In this tutorial you will build a general one-factor multilevel-categoric design using Design-Expert® software. This type of design is very useful for simple comparisons of categorical treatments, such as:
- Who will be the best supplier,
- Which type of raw material should be selected,
- What happens when you change procedures for processing paperwork.
If you are in a hurry, skip the boxed bits — these are sidebars for those who want to spend more time and explore things.
Response Surface Methods: If you wish to experiment on a continuous factor, such as time, which can be adjusted to any numerical level, consider using response surface methods (RSM) instead. This is covered in a later tutorial.
The data for this example come from the Stat-Ease bowling league. Three bowlers (Pat, Mark, and Shari) are competing for the last team position. They each bowl six games in random order — ideal for proper experimentation protocol. Results are:
Being a good experimenter, the team captain knows better than to simply pick the bowler with the highest mean score. The captain needs to know if the average scores are significantly different, given the variability in individual games. Maybe it’s a fluke that Mark’s score is highest.
This one-factor case study provides a good introduction to the power of simple comparative design of experiments (DOE). It exercises many handy features found in Design-Expert software.
Other resources: We won’t explain all features displayed in this current exercise because most will be covered in later tutorials. Many other features and outputs are detailed only in the help system, which you can access by clicking Help in the main menu, or in most places via a right click, or by pressing the F1 key (context sensitive).
Start the program by double clicking the Design-Expert icon.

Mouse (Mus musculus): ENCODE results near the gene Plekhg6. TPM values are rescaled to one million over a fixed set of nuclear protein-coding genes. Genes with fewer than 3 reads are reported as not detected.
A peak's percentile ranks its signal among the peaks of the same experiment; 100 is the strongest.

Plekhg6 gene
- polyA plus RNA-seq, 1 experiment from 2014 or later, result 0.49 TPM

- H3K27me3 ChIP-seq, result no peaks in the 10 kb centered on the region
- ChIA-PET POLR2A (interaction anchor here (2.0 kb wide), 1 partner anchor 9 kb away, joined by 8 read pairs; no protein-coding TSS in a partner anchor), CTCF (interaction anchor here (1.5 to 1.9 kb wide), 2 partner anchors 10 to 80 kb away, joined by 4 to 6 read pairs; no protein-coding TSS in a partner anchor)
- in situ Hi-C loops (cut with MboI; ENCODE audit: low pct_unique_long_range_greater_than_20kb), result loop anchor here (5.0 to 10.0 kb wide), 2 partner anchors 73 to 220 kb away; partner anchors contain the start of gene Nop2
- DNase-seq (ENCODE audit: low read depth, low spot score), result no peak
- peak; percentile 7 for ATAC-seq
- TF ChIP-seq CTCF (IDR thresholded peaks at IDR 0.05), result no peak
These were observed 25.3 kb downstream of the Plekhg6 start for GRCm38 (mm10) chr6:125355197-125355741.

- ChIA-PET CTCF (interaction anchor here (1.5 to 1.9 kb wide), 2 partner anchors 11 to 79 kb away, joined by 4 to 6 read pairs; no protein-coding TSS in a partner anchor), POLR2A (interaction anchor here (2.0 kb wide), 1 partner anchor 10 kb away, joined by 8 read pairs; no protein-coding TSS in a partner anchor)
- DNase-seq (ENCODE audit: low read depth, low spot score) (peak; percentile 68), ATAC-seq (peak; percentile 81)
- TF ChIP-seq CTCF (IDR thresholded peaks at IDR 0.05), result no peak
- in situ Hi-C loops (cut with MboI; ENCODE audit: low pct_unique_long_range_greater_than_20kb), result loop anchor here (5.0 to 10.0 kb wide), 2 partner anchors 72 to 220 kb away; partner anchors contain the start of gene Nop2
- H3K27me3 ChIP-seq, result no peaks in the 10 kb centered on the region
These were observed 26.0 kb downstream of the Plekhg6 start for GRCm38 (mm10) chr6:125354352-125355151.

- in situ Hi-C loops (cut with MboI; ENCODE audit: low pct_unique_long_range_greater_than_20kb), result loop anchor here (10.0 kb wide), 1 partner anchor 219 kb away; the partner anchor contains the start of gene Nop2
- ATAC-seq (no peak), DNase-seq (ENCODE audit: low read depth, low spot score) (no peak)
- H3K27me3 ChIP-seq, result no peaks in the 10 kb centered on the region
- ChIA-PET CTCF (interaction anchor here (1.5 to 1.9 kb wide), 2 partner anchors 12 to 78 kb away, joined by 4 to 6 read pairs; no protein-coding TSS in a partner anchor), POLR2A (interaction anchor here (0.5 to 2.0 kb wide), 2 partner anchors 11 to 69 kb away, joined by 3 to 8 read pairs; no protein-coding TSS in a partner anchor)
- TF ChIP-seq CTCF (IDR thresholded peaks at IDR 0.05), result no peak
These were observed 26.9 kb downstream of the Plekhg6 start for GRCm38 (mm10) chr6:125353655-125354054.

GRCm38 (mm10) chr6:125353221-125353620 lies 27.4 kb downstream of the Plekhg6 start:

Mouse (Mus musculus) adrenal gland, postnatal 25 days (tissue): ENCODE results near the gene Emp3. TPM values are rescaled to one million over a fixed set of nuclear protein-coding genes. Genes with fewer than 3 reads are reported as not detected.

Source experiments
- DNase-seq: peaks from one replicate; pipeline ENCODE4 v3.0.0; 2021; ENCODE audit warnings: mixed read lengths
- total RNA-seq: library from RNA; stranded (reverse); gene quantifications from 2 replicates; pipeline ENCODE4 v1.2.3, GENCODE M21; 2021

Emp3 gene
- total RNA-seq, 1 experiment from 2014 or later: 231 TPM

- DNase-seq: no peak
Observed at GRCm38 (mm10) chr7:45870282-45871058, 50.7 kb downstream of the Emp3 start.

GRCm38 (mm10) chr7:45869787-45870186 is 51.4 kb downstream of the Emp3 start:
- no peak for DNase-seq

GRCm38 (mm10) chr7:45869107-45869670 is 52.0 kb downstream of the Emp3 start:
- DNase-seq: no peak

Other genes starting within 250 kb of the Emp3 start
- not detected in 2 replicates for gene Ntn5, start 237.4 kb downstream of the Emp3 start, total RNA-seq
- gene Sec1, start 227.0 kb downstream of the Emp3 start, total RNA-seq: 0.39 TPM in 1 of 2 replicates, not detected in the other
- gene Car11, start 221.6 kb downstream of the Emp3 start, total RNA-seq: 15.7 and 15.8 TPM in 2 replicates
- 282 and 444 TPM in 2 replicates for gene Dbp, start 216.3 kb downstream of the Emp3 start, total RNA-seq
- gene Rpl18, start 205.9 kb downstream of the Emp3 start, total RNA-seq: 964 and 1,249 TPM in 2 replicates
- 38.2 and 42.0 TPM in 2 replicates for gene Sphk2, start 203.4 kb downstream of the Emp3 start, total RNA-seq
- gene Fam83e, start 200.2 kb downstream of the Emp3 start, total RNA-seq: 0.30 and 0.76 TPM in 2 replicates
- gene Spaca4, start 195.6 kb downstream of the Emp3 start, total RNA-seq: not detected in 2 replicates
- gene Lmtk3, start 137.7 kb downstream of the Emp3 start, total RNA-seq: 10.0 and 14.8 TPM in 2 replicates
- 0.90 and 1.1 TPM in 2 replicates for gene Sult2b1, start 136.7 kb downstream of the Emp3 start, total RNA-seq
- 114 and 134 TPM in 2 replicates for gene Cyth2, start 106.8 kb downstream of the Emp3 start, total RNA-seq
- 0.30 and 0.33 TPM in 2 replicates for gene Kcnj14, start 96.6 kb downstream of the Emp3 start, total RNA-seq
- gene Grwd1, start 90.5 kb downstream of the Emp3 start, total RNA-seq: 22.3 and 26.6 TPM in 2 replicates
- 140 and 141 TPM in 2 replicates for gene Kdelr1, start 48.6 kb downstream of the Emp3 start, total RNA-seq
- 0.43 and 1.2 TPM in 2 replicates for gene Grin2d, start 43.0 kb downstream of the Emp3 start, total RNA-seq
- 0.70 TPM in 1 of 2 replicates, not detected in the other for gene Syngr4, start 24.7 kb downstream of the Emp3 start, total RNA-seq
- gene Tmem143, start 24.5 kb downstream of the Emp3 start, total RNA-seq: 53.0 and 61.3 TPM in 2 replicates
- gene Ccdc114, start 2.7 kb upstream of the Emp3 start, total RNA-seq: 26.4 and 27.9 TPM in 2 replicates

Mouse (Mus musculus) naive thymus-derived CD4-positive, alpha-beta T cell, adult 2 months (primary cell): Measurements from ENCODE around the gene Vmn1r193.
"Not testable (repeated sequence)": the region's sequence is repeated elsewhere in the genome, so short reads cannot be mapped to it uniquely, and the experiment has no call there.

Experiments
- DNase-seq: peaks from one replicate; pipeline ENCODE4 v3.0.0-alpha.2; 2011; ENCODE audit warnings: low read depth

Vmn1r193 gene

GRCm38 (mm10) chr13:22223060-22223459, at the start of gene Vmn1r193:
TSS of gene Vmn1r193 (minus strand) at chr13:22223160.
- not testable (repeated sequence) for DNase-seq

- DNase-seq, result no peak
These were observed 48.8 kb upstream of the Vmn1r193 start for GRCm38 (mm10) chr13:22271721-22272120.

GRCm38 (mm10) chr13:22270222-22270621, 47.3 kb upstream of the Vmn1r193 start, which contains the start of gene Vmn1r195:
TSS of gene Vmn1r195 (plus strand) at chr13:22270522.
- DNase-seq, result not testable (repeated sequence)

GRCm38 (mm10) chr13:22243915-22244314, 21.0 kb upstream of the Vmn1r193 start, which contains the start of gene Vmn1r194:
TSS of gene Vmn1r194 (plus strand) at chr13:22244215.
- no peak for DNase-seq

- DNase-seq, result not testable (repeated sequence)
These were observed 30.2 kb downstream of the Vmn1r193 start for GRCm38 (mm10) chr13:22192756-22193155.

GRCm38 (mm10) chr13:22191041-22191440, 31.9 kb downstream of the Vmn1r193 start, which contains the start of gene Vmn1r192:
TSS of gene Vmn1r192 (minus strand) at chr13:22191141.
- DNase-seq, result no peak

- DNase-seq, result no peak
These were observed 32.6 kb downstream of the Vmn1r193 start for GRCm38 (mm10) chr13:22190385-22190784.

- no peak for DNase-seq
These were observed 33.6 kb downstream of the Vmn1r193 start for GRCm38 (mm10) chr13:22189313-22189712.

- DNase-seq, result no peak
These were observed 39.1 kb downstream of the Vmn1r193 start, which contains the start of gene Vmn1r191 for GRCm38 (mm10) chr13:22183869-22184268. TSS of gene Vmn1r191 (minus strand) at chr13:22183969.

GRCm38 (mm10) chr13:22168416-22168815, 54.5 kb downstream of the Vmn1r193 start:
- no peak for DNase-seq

Click on File in the main menu and select New Design…, or click the icon on the toolbar.
You now see the design options in a tree on the left of your screen. The Factorial category comes up by default. Select Multilevel Categoric for this tutorial.
Hard to change factors: If any of your factors are quite hard to control, that is, not easily run at random levels, then consider using the Split-Plot Multilevel Categoric design. However, restricting randomization creates big repercussions on the power of your experiment, so do your best to allow all factors to vary run-by-run as chance dictates. (Design-Expert by default will lay out your design in a randomized run order.)
Leave the number of factors at its default level of 1. Enter Bowler as the name of the factor. Tab to the Units field and enter Person. Leave Type at its default of Nominal. Set the Levels field to 3. Enter Pat, Mark, and Shari for the names of levels 1-3.
Screen tips: For details on the options for factor type, click the light bulb icon () in the toolbar to access our context-sensitive screen tips.
In the Replicates field type 6 (each bowler rolls six games). Tab to the “Assign one block per replicate” field but leave it unchecked. Design-Expert now recalculates the number of runs for this experiment: 18.
Press Next. Let’s do the easy things first. Leave the number of Responses at the default of 1. Now click on the Name box and enter Score. Tab to the Units field and enter Pins.